|Genre||: Business & Economics|
Download Billy Alfred and General Motors Book in PDF, Epub and Kindle
One industry has had more impact on life in America than any other before or since. Here is the story of two men and one company at the start of it all. You couldn’t find two more different men. Billy Durant was the consummate salesman, a brilliant wheeler-dealer with grand plans, unflappable energy, and a fondness for the high life. Alfred Sloan was the intellectual, an expert in business strategy and management, master of all things organizational. Together, this odd couple built perhaps the most successful enterprise in U.S. history, General Motors, and with it an industry that has come to define modern life throughout the world. Their story is full of timeless lessons, cautionary tales, and inspiration for business leaders and history buffs alike. Billy, Alfred, and General Motors is the tale not just of the two extraordinary men of its title but also of the formative decades of twentieth-century America, through two world wars and sea changes in business, industry, politics, and culture. The book includes vivid, warts-and-all portraits of the legends of the golden age of the automobile, from “Crazy” Henry Ford, Ransom Olds, and Charles Nash to the brilliant but uncredited David Dunbar Buick and Cadillac founder Henry Leland. The impact of Durant and Sloan on their contemporaries and their industry is matched only by the powerful legacy of their improbable and incredible partnership. Characters, events, and context -- all are brought skillfully and passionately to life in this meticulously researched and supremely readable book.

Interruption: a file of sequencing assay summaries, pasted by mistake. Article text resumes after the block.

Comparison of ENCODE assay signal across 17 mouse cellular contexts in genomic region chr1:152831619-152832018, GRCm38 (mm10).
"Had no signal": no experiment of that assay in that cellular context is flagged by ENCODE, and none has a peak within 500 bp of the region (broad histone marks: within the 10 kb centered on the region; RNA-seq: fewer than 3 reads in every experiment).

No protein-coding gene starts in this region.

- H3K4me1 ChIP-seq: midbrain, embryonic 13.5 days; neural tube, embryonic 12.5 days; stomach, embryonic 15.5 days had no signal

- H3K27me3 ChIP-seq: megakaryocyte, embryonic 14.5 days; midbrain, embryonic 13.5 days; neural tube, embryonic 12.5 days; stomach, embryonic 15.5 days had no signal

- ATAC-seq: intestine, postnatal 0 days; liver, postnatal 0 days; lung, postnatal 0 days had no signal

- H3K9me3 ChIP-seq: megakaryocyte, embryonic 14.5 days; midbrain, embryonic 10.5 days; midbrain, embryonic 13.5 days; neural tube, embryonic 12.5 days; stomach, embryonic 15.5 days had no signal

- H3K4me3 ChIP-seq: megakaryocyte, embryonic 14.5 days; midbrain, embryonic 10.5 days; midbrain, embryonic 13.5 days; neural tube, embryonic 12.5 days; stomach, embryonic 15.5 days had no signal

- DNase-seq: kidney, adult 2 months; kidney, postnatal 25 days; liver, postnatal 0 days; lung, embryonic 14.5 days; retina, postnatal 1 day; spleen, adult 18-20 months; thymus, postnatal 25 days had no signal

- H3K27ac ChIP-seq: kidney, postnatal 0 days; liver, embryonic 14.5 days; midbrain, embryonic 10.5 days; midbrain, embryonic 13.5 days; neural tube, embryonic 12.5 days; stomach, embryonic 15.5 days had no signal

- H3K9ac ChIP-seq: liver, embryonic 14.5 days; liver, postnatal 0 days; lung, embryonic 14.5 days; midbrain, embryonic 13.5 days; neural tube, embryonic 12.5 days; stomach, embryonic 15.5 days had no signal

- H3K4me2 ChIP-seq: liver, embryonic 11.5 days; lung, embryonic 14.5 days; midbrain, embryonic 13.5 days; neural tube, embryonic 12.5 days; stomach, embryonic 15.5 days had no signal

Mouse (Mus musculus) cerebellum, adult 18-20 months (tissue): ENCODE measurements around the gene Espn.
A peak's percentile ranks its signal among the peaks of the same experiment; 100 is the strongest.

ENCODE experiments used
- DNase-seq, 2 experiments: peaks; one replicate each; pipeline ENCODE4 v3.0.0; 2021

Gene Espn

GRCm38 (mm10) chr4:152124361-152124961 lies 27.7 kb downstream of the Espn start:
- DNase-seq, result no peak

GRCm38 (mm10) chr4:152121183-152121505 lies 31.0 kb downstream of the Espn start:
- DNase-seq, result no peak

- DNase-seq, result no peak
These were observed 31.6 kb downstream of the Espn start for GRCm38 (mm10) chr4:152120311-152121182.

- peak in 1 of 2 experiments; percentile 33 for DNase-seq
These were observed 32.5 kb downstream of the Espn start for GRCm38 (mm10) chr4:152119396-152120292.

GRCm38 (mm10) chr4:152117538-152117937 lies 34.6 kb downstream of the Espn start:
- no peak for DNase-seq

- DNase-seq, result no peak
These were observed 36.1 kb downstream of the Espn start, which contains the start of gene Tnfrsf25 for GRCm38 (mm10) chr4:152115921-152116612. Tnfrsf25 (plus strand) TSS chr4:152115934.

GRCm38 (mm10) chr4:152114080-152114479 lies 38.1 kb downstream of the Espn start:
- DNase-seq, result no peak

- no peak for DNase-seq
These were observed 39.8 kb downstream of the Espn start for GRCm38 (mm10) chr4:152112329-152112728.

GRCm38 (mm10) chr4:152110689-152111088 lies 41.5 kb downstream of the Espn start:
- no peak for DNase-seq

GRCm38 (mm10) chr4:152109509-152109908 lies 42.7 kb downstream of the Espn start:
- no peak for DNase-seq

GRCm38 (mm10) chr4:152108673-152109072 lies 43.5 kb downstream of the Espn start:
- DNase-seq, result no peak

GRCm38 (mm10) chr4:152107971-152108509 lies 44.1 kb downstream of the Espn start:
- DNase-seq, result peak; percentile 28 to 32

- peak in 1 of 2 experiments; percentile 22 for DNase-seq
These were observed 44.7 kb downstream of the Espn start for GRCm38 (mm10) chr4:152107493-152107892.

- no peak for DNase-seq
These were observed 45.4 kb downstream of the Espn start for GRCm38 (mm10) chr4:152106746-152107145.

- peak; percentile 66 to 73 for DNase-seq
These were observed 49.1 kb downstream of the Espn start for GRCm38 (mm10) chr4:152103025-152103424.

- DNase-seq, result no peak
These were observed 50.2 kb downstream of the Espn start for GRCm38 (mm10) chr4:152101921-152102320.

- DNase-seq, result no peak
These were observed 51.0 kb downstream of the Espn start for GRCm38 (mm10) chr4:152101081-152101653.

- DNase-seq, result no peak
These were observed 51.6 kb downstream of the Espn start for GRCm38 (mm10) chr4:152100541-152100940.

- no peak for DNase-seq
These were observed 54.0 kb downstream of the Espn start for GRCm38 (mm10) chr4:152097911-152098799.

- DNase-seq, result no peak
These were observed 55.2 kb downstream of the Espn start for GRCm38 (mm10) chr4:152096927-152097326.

|Author||: Alan Naldrett|
|Publsiher||: Arcadia Publishing|
|Total Pages||: 144|
Download Lost Car Companies of Detroit Book in PDF, Epub and Kindle
Among more than two hundred auto companies that tried their luck in the Motor City, just three remain: Ford, General Motors and Chrysler. But many of those lost to history have colorful stories worth telling. For instance, J.J. Cole forgot to put brakes in his new auto, so on the first test run, he had to drive it in circles until it ran out of gas. Brothers John and Horace Dodge often trashed saloons during wild evenings but used their great personal wealth to pay for the damage the next day (if they could remember where they had been). David D. Buick went from being the founder of his own leading auto company to working the information desk at the Detroit Board of Trade. Author Alan Naldrett explores these and more tales of automakers who ultimately failed but shaped the industry and designs putting wheels on the road today.
|Author||: G. Wayne Miller|
|Total Pages||: 368|
Download Car Crazy Book in PDF, Epub and Kindle